Coronavirus Graphic

President Donald Trump signed a $484 billion coronavirus aid bill into law Friday, providing another round of financial relief meant to serve as a bridge between larger aid packages.

The bill allocates more than $320 billion for the Paycheck Protection Program, which was created through the The Coronavirus Aid, Relief, and Economic Security Act, signed into law March 27.

The PPP provides forgivable small business loans to allow business owners to keep paying employees during mandated closures. The PPP initially ran out of money April 16 due to high demand.

Of the new money allocated for the PPP, $60 billion has been earmarked for small businesses without established banking relationships, such as rural and minority-owned enterprises.

Fayetteville’s Economic Vitality Department predicts that the new round of PPP loans will be depleted within a few days, so local small business owners should apply with an eligible lender as soon as possible, according to the City of Fayetteville.

A list of banks participating in the program can be found on the U.S. Small Business Administration’s website. Applications for the second round opened Monday morning.

Friday’s bill also allocates $60 billion in loans and grants for the Small Business Administration's disaster relief fund, $75 billion for hospitals and $25 billion for testing.

The bill, which was intended to bridge the financial gap between the passage of the $2 trillion CARES Act and a future round of expansive coronavirus funding, included no additional funding for state and local governments.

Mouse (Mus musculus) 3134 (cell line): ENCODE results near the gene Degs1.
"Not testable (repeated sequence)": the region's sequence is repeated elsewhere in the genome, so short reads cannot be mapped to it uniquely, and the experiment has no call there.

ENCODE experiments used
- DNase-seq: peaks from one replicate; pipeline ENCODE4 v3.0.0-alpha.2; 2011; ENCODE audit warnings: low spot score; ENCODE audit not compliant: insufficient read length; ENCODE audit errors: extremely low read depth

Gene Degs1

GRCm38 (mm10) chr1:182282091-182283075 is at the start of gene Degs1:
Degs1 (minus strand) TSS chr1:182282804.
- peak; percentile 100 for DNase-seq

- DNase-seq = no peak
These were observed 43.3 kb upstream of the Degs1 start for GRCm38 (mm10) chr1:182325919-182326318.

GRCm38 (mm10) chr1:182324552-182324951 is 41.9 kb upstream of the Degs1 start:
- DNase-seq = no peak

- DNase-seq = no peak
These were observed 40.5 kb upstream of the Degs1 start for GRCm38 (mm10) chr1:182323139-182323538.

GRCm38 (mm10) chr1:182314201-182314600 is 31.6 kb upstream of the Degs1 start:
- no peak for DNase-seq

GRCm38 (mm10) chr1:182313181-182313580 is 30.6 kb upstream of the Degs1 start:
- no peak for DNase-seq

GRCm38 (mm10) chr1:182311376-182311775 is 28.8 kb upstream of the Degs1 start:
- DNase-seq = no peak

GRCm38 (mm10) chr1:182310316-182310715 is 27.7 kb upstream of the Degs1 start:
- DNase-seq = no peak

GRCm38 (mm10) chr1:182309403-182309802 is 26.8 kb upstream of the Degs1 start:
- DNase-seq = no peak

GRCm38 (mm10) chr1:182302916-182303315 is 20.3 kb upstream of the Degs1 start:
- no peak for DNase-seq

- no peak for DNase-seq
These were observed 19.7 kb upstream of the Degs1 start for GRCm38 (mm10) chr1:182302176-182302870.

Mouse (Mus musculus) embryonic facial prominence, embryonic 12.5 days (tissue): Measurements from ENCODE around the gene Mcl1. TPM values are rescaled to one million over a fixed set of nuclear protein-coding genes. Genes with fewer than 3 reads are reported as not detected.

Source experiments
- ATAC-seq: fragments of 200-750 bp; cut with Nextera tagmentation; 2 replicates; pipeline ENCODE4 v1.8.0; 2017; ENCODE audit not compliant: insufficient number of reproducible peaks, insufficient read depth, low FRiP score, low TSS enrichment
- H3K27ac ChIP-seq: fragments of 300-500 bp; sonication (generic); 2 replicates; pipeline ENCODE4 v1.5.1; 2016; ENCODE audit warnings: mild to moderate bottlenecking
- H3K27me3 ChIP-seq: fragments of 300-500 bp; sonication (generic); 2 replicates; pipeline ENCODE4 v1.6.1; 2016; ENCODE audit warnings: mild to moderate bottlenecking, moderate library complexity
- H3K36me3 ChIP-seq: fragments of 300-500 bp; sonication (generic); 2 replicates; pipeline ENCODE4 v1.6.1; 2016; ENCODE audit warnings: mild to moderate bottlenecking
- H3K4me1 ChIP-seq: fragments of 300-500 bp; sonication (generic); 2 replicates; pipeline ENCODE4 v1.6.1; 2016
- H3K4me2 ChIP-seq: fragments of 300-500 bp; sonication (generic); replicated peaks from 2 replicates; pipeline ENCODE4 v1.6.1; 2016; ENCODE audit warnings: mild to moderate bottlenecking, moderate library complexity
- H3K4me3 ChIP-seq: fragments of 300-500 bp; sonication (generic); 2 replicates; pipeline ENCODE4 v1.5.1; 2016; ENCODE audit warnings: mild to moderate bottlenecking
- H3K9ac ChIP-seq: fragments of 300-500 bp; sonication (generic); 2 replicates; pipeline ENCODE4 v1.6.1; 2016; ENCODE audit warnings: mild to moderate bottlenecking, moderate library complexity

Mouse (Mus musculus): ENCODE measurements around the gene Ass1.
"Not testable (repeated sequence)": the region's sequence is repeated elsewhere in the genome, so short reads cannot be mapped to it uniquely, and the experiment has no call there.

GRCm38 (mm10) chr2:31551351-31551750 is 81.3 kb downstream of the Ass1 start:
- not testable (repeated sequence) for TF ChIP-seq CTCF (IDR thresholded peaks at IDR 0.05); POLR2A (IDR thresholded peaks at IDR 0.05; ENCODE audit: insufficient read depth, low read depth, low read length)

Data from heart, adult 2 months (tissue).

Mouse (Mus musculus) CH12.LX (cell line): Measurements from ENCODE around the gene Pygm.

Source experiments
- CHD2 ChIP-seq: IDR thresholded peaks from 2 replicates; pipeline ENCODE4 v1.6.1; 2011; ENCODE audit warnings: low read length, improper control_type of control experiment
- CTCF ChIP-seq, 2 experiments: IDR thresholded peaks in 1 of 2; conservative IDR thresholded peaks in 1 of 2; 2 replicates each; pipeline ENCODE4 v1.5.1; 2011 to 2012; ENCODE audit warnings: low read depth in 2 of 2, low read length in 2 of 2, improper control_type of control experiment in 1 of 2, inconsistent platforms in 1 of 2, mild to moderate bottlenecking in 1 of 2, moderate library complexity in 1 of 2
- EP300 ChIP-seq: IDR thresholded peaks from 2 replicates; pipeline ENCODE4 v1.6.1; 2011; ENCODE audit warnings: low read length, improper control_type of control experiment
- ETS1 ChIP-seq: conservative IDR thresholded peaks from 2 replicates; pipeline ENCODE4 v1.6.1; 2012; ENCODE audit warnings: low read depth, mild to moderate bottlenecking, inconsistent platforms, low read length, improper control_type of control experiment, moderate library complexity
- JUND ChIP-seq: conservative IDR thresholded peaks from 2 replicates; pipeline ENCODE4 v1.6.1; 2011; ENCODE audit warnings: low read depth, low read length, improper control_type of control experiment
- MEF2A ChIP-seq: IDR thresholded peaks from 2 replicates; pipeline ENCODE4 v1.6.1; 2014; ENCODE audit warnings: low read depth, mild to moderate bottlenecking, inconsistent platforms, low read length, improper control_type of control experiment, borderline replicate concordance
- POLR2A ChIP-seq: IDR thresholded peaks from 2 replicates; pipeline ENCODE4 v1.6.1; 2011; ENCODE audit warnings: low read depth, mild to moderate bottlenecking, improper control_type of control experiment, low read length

House and Senate Democrats, such as Rep. Alexandria Ocasio-Cortez, D-N.Y., had advocated for the state and local aid during debate on the bill. Ocasio-Cortez was the only Democrat to vote against its passage, because it did not include such provisions.

Senate Majority Leader Mitch McConnell, R-Ky., vocally opposed any further funding for state and local governments during debate on the bill. He said during a radio interview April 22 that financially troubled states should be allowed to declare bankruptcy rather than receive any more federal aid.

On Tuesday McConnell reversed course, but said that any future bill allocating money for states and localities would come with a catch. McConnell said that he will only approve such a bill if it includes provisions limiting people’s ability to sue health care workers, business owners and employees as the economy reopens.

“We probably will do another bill. What I’m saying is it won’t just be about money,” McConnell said. “The next pandemic coming will be the lawsuit pandemic in the wake of this one.”

Sarah Komar is a staff reporter for The Arkansas Traveler.

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